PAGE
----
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Wealth & Poverty Review Critical Race Fragility

The Left has denounced the “war on woke,” but it is afraid to defend the principles of critical race theory in public debate. Originally published at City Journal

The critical race theorists are feeling the heat. Over the past decade, they have had remarkable success in perpetuating the concepts of systemic racism, unconscious bias, white privilege, and white fragility in American institutions, beginning with universities and moving on to schools, government agencies, and multinational corporations. Their campaign began mostly without opposition, as most conservatives were either ignorant of what was happening or dismissed it as a campus fad.

That changed last year. The intellectual movements around the so-called Intellectual Dark Web, Quillette magazine, and the 1776 Unites coalition of dissident black scholars had laid down a theoretical case against critical race theory (CRT). President Trump elevated the debate into the mainstream, denouncing CRT by name at the National Archives, signing an executive order banning CRT-based training programs from the federal government, and sparring on the topic during a televised presidential debate. Since then, investigative journalists, including me, have reported on the negative impact of CRT in government, schools, and corporations; states such as New Hampshire, Arkansas, Iowa, West Virginia, and Oklahoma have introduced legislation seeking to ban CRT programs that promote the concepts of race essentialism, collective guilt, and race-based harassment in public institutions.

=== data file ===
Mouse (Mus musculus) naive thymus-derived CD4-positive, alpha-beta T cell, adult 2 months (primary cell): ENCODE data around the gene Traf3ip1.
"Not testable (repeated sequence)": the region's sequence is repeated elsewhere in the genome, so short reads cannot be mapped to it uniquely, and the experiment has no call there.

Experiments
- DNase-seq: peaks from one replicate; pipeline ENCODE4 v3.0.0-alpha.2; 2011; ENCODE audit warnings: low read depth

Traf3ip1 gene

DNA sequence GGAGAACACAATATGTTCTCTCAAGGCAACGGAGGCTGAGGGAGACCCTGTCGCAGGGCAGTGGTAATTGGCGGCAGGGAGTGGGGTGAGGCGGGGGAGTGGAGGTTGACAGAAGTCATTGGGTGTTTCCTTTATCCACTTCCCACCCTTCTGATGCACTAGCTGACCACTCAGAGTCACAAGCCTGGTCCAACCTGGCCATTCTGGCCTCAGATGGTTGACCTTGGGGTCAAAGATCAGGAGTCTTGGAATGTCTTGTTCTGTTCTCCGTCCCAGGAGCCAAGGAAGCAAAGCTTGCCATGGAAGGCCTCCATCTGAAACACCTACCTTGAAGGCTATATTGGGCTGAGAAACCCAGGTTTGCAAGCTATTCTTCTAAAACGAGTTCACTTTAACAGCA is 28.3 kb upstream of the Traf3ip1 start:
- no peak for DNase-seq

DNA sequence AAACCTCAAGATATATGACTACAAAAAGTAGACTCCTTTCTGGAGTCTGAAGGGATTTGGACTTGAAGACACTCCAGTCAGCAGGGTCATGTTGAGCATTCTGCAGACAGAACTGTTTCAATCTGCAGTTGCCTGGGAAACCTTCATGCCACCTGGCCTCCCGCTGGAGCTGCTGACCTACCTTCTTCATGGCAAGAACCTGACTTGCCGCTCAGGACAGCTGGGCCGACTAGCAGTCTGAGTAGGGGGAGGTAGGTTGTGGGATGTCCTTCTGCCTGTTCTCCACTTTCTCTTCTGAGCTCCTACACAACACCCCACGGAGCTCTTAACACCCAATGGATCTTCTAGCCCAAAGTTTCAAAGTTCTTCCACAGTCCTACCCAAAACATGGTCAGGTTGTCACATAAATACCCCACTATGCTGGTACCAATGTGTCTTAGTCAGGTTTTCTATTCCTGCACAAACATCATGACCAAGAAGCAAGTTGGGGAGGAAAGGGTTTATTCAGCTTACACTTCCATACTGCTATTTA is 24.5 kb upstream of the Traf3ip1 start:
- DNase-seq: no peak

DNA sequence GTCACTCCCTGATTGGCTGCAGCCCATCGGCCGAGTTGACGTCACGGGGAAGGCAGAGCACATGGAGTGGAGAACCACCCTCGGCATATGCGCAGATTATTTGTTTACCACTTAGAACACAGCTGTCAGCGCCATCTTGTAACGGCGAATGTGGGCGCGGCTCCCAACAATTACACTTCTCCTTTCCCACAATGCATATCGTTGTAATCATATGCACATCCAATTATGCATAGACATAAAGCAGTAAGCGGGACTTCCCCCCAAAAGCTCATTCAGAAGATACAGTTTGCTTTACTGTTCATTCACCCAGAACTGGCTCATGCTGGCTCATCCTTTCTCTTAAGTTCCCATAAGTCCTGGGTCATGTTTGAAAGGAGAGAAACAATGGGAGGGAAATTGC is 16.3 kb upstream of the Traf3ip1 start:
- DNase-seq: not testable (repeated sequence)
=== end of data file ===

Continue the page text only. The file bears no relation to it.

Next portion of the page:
Continue Reading at City Journal

Christopher Rufo

Former Director, Center on Wealth & Poverty
Christopher Rufo is former director of the Discovery Institute’s Center on Wealth & Poverty. He has directed four documentaries for PBS, Netflix, and international television, including his latest film, America Lost, that tells the story of three "forgotten American cities.” Christopher is currently a contributing editor of City Journal, where he covers poverty, homelessness, addiction, crime, and other afflictions. Christopher is a magna cum laude graduate of Georgetown University, Claremont Institute Lincoln Fellow, and has appeared on NPR, CNN, ABC, CBS, HLN, and FOX News.